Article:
| This cotton rat might, in fact, be a subspecies of Sigmodon alleni (Allen’s Cotton Rat), which also occurs in Oaxaca. Scientists are increasingly able to use DNA to tease out evolutionary relationships and figure out modern relationships among and within species. Cotton rats can be agricultural pests, especially where sugar cane and sweet potatoes are grown. The rats reproduce rapidly, can become very numerous, and will eat everything from crops to ground-nesting birds and their eggs to crayfish they find in ditches.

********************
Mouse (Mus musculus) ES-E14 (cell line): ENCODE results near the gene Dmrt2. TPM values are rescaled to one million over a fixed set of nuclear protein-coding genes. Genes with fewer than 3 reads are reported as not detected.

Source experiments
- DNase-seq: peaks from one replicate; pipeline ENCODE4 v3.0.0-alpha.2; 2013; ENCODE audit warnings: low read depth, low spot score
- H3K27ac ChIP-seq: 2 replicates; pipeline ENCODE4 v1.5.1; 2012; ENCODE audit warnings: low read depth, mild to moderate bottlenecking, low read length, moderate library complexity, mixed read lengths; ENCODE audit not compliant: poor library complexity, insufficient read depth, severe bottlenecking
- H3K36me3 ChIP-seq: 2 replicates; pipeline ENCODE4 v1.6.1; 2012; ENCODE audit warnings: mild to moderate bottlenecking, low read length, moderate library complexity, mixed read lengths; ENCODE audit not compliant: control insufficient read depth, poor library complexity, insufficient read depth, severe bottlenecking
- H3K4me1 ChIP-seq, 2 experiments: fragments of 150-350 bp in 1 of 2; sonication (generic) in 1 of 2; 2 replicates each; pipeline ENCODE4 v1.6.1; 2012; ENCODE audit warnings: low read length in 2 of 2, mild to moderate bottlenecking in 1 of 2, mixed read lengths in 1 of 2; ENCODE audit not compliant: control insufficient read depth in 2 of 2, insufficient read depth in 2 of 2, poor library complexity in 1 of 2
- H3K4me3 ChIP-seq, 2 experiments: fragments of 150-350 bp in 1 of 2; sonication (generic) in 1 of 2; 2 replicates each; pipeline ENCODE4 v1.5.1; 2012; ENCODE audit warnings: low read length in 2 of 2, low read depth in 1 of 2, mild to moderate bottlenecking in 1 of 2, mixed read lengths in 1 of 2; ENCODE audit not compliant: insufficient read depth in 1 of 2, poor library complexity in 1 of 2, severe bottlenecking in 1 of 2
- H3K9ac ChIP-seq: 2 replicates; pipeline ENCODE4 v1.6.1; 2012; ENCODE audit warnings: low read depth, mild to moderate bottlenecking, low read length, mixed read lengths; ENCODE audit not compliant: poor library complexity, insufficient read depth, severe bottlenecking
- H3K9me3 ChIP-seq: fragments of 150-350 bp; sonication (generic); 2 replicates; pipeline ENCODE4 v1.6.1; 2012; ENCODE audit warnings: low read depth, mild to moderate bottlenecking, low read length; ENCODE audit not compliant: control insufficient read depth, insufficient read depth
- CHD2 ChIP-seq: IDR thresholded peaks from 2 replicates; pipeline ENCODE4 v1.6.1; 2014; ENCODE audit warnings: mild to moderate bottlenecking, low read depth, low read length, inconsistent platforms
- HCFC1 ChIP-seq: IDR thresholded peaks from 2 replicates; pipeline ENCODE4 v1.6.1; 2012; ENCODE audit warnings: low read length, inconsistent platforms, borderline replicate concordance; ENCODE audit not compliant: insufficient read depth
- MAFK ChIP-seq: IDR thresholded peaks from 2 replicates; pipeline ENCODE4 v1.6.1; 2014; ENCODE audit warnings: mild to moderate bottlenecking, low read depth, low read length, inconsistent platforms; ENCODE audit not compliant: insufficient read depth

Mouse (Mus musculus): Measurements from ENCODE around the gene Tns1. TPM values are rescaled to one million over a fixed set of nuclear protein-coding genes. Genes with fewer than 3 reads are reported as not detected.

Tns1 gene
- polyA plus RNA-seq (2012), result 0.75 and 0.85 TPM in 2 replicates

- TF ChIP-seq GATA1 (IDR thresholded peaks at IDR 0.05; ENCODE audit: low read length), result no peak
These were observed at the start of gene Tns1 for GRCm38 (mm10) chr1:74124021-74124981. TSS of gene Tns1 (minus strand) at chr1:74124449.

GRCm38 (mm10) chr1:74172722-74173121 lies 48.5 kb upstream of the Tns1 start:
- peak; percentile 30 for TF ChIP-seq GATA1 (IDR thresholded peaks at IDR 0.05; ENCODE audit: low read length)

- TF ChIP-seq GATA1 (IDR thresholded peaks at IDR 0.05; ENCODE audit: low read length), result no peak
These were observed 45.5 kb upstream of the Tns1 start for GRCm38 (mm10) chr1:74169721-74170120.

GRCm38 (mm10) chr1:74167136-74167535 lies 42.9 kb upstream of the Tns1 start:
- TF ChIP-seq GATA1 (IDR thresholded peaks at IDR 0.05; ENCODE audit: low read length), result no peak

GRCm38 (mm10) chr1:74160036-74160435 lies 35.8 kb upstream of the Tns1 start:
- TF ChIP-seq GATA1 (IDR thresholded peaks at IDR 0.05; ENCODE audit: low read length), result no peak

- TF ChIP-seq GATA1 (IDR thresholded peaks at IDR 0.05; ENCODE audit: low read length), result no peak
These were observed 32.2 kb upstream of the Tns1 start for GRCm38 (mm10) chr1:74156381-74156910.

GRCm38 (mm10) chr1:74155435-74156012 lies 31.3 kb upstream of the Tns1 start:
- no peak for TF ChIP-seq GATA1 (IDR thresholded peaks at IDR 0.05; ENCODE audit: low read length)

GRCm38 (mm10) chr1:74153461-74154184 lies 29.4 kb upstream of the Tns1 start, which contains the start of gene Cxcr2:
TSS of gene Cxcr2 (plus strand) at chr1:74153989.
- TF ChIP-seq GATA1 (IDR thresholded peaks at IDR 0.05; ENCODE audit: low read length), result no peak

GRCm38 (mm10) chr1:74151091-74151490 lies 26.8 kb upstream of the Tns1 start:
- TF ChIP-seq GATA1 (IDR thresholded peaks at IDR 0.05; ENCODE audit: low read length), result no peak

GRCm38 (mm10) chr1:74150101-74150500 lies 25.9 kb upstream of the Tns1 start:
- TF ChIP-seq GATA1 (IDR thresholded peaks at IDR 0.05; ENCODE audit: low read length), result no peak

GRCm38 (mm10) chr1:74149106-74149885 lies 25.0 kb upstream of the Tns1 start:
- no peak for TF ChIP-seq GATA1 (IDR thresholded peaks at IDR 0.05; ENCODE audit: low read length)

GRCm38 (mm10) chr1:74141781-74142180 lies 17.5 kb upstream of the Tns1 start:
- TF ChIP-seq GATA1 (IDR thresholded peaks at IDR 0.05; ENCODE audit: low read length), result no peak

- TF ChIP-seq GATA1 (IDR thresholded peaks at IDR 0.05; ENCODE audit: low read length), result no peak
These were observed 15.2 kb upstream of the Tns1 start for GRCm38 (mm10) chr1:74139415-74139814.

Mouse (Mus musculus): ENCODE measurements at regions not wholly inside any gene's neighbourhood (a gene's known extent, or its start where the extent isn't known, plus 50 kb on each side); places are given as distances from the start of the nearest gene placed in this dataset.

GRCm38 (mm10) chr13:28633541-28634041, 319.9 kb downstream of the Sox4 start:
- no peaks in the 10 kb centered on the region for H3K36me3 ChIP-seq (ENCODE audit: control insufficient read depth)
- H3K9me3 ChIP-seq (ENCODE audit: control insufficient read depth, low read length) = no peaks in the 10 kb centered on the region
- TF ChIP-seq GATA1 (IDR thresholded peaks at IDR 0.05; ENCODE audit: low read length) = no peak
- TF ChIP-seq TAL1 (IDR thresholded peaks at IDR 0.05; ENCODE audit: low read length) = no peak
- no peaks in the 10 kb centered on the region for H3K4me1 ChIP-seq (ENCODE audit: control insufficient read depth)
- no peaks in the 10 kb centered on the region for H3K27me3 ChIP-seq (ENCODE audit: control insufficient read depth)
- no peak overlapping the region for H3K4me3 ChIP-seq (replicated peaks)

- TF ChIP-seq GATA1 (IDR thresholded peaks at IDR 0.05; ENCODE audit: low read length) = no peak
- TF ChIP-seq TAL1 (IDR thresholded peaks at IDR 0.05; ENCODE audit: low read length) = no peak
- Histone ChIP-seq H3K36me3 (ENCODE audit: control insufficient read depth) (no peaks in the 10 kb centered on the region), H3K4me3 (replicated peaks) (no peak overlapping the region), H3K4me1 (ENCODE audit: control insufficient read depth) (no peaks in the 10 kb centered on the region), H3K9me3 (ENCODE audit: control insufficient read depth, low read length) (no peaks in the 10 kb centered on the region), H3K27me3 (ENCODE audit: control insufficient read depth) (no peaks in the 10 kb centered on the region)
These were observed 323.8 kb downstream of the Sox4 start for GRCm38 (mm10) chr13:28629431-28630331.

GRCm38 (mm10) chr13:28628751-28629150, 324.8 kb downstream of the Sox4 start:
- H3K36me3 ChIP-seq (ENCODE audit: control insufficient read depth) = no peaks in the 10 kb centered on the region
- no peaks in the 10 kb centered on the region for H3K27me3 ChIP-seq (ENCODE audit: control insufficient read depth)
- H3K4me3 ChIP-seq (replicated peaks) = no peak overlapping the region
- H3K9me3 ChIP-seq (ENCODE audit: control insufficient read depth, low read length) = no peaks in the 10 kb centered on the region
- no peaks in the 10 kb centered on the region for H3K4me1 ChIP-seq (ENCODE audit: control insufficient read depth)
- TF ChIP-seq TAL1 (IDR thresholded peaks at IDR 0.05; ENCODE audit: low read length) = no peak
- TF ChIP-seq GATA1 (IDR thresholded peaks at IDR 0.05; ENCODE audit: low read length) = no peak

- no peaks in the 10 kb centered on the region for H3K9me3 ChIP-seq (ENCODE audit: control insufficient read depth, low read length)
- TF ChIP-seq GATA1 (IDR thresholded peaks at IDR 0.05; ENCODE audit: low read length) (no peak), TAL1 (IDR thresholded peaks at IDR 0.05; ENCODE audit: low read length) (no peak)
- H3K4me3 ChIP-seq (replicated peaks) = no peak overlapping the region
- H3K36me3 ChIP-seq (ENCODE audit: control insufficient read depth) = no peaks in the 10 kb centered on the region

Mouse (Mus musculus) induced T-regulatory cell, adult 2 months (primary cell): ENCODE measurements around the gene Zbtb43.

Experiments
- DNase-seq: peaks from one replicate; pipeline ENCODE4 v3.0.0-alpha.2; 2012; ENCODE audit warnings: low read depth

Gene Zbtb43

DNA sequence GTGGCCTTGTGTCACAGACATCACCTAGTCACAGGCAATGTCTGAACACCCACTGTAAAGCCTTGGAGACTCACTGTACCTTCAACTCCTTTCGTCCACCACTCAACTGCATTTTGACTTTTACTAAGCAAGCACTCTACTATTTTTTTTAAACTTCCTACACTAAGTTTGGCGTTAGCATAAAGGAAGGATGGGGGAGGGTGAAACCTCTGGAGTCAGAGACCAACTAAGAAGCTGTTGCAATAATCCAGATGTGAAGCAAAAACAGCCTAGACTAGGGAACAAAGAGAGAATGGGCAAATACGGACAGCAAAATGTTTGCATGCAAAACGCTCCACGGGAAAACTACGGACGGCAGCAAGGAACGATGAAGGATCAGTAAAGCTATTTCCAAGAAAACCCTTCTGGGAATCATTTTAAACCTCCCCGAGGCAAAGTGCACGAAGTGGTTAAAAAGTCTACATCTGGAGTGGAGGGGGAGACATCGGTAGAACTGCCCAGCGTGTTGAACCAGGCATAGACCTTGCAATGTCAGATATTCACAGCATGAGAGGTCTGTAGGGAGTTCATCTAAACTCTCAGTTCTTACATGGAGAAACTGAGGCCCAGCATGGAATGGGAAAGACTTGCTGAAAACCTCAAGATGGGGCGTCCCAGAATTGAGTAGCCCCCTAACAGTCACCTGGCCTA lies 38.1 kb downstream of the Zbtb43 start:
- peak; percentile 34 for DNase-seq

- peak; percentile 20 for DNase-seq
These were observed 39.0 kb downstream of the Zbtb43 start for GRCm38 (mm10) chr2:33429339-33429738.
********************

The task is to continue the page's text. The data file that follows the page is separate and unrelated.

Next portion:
Head and Body: 125-200 mm; Tail: 75-138 mm
Nelson & Goldman, 1933. Proceedings of the Biological Society of Washington, 46:197.
Mammal Species of the World (opens in a new window).